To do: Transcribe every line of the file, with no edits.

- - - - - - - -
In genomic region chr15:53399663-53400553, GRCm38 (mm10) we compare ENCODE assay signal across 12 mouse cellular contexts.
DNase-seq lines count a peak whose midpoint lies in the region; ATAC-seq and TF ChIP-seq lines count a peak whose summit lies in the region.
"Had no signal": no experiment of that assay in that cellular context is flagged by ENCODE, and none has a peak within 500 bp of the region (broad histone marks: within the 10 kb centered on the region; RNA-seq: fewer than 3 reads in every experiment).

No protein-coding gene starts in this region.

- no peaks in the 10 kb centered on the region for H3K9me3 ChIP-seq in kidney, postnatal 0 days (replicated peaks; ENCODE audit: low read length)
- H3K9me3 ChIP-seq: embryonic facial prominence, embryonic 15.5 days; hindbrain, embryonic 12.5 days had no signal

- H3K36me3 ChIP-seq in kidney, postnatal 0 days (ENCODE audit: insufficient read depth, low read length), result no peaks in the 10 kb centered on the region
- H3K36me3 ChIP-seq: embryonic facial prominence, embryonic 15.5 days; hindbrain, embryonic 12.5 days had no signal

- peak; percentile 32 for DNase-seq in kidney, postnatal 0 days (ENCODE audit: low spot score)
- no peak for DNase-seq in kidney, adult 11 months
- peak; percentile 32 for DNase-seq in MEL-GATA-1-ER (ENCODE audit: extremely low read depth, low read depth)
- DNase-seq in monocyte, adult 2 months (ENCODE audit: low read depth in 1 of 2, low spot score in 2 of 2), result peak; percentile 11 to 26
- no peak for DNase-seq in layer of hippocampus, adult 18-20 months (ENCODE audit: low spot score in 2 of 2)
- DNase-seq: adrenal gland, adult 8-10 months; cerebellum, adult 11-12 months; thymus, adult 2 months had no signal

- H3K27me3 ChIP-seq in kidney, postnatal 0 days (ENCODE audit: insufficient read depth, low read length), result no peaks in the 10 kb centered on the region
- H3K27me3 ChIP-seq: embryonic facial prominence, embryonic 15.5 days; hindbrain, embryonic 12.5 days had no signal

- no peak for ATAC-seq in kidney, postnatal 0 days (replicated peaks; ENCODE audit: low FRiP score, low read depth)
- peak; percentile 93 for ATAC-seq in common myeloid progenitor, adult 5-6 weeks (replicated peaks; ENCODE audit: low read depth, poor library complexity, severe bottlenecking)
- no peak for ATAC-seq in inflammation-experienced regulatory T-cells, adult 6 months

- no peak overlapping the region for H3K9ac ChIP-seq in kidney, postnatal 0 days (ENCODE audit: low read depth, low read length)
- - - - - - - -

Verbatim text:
In genomic region chr15:53399663-53400553, GRCm38 (mm10) we compare ENCODE assay signal across 12 mouse cellular contexts.
DNase-seq lines count a peak whose midpoint lies in the region; ATAC-seq and TF ChIP-seq lines count a peak whose summit lies in the region.
"Had no signal": no experiment of that assay in that cellular context is flagged by ENCODE, and none has a peak within 500 bp of the region (broad histone marks: within the 10 kb centered on the region; RNA-seq: fewer than 3 reads in every experiment).

No protein-coding gene starts in this region.

- no peaks in the 10 kb centered on the region for H3K9me3 ChIP-seq in kidney, postnatal 0 days (replicated peaks; ENCODE audit: low read length)
- H3K9me3 ChIP-seq: embryonic facial prominence, embryonic 15.5 days; hindbrain, embryonic 12.5 days had no signal

- H3K36me3 ChIP-seq in kidney, postnatal 0 days (ENCODE audit: insufficient read depth, low read length), result no peaks in the 10 kb centered on the region
- H3K36me3 ChIP-seq: embryonic facial prominence, embryonic 15.5 days; hindbrain, embryonic 12.5 days had no signal

- peak; percentile 32 for DNase-seq in kidney, postnatal 0 days (ENCODE audit: low spot score)
- no peak for DNase-seq in kidney, adult 11 months
- peak; percentile 32 for DNase-seq in MEL-GATA-1-ER (ENCODE audit: extremely low read depth, low read depth)
- DNase-seq in monocyte, adult 2 months (ENCODE audit: low read depth in 1 of 2, low spot score in 2 of 2), result peak; percentile 11 to 26
- no peak for DNase-seq in layer of hippocampus, adult 18-20 months (ENCODE audit: low spot score in 2 of 2)
- DNase-seq: adrenal gland, adult 8-10 months; cerebellum, adult 11-12 months; thymus, adult 2 months had no signal

- H3K27me3 ChIP-seq in kidney, postnatal 0 days (ENCODE audit: insufficient read depth, low read length), result no peaks in the 10 kb centered on the region
- H3K27me3 ChIP-seq: embryonic facial prominence, embryonic 15.5 days; hindbrain, embryonic 12.5 days had no signal

- no peak for ATAC-seq in kidney, postnatal 0 days (replicated peaks; ENCODE audit: low FRiP score, low read depth)
- peak; percentile 93 for ATAC-seq in common myeloid progenitor, adult 5-6 weeks (replicated peaks; ENCODE audit: low read depth, poor library complexity, severe bottlenecking)
- no peak for ATAC-seq in inflammation-experienced regulatory T-cells, adult 6 months

- no peak overlapping the region for H3K9ac ChIP-seq in kidney, postnatal 0 days (ENCODE audit: low read depth, low read length)